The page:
Skip to main content
padlock icon - secure page this page is secure

Phaeochromocytoma in pregnancy

Buy Article:

$52.00 + tax (Refund Policy)

Hypertension during pregnancy is a common problem, causing significant maternal and fetal morbidity and mortality. Pre‐eclampsia is by far the most common cause, affecting 5–10% of primigravid women. Phaeochromocytoma is a rare endocrine tumour causing hypersecretion of noradrenaline, adrenaline and/or dopamine. It is extremely rare during pregnancy and may be misdiagnosed with potentially catastrophic consequences. Delayed diagnosis remains a significant source of maternal and fetal morbidity and mortality. Recognition is critical, as the majority of maternal deaths have occurred when the diagnosis has been overlooked. Diagnosis of phaeochromocytoma is achieved by detecting increased catecholamines and metabolites (metanephrine and normetanephrine) on 24‐h urine collection, as these levels are unaffected by pregnancy or pre‐eclampsia. Definitive treatment of phaeochromocytoma is surgical and the laparoscopic approach has been shown to be safe and is preferred for most phaeochromocytomas. Medical preparation and treatment of hypertension is essential for safe surgery. Timing of adrenalectomy is either during the second trimester or as a staged procedure after Caesarean section delivery.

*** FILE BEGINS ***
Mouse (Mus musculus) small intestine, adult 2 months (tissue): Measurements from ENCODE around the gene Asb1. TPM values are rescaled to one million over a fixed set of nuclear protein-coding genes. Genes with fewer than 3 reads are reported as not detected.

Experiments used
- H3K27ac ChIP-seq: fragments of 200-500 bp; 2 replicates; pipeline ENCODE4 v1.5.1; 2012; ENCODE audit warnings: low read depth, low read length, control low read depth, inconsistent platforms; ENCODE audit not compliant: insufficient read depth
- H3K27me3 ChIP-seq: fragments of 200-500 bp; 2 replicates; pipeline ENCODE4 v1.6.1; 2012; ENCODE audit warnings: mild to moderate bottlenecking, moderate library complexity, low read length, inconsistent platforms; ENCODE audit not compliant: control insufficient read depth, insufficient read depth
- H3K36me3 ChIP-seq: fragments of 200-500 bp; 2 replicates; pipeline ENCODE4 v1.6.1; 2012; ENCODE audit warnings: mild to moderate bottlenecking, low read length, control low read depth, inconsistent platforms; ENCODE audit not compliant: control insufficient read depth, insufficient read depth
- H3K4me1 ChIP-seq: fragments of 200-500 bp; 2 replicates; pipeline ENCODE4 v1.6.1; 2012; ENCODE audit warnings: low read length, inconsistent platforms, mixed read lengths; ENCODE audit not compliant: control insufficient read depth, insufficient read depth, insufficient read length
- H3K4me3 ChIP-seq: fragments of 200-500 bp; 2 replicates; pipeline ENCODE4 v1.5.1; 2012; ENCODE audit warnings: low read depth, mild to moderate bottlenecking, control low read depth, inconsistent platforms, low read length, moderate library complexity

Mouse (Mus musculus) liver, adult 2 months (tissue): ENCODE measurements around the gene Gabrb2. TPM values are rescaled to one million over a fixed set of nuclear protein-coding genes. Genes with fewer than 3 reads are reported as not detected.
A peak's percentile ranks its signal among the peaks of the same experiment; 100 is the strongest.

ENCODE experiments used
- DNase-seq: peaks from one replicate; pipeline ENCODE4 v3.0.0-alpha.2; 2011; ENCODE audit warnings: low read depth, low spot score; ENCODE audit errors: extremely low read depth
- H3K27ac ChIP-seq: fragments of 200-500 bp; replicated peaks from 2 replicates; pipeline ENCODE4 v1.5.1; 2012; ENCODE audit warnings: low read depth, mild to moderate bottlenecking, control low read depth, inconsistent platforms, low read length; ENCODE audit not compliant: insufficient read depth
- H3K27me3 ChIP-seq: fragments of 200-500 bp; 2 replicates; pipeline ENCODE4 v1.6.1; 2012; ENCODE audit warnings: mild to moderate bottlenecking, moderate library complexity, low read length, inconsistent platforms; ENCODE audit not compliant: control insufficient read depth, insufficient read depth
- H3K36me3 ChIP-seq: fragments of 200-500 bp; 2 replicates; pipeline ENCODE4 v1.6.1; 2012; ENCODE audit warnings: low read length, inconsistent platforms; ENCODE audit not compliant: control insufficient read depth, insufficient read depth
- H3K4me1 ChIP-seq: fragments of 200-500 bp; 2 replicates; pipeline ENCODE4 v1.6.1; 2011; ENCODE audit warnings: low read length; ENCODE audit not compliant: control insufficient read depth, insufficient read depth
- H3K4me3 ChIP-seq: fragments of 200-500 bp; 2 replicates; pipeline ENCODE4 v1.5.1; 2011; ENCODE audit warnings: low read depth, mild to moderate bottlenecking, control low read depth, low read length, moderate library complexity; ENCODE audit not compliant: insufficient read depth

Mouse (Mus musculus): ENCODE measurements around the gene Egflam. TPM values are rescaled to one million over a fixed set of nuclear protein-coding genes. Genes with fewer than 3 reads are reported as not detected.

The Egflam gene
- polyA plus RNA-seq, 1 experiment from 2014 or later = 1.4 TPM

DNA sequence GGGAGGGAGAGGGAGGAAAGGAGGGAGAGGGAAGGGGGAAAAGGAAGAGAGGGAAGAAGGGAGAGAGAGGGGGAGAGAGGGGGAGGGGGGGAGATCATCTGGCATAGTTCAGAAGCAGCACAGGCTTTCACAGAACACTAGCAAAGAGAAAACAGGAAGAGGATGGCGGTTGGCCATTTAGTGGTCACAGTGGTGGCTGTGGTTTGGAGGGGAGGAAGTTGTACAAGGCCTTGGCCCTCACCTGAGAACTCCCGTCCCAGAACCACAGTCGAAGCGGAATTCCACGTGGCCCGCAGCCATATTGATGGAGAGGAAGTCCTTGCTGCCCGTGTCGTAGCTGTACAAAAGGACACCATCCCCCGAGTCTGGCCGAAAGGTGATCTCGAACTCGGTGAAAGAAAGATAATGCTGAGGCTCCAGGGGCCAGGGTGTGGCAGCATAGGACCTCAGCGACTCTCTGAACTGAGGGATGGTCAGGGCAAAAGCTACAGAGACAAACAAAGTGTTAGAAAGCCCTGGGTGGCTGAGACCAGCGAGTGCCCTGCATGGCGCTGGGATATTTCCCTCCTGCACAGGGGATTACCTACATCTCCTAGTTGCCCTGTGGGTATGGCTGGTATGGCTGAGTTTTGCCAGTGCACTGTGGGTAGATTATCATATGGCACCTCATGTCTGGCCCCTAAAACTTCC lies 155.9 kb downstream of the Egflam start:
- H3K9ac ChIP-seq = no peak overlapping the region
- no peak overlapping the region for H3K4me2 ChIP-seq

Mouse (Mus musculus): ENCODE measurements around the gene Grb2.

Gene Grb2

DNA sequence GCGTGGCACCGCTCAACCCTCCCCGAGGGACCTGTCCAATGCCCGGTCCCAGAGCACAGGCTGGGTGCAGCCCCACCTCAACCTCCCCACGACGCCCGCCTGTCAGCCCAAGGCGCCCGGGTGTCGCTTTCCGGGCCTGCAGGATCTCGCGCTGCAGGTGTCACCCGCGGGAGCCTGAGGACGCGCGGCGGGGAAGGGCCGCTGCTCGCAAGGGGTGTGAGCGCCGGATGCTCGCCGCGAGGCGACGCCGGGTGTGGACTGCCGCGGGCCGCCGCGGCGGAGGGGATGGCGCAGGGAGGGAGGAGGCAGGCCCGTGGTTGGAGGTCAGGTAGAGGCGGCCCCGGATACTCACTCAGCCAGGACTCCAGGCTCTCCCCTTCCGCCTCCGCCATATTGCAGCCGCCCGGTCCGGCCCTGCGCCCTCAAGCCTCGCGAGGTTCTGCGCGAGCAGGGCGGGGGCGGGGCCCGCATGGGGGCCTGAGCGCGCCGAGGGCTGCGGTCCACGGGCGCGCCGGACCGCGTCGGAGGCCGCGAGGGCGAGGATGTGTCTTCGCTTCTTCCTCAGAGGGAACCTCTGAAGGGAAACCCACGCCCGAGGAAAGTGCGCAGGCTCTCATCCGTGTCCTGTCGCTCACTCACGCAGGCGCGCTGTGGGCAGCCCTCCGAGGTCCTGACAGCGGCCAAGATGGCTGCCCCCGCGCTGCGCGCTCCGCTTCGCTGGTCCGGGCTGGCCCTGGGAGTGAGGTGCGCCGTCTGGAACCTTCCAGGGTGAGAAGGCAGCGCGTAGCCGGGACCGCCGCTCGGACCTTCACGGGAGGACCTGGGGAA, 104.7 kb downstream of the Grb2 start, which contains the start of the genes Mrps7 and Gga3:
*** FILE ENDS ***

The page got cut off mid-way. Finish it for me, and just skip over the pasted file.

No References
No Citations
No Supplementary Data
No Article Media
No Metrics

Keywords: adrenal gland neoplasm; adrenalectomy; cardiomyopathy; hypertension; pregnancy

Document Type: Research Article

Affiliations: Department of Cardiology, Knox Private Hospital and Austin Health, Melbourne, Victoria, Australia

Publication date: September 1, 2006

  • Access Key
  • Free content
  • Partial Free content
  • New content
  • Open access content
  • Partial Open access content
  • Subscribed content
  • Partial Subscribed content
  • Free trial content
Cookie Policy
Cookie Policy
Ingenta Connect website makes use of cookies so as to keep track of data that you have filled in. I am Happy with this Find out more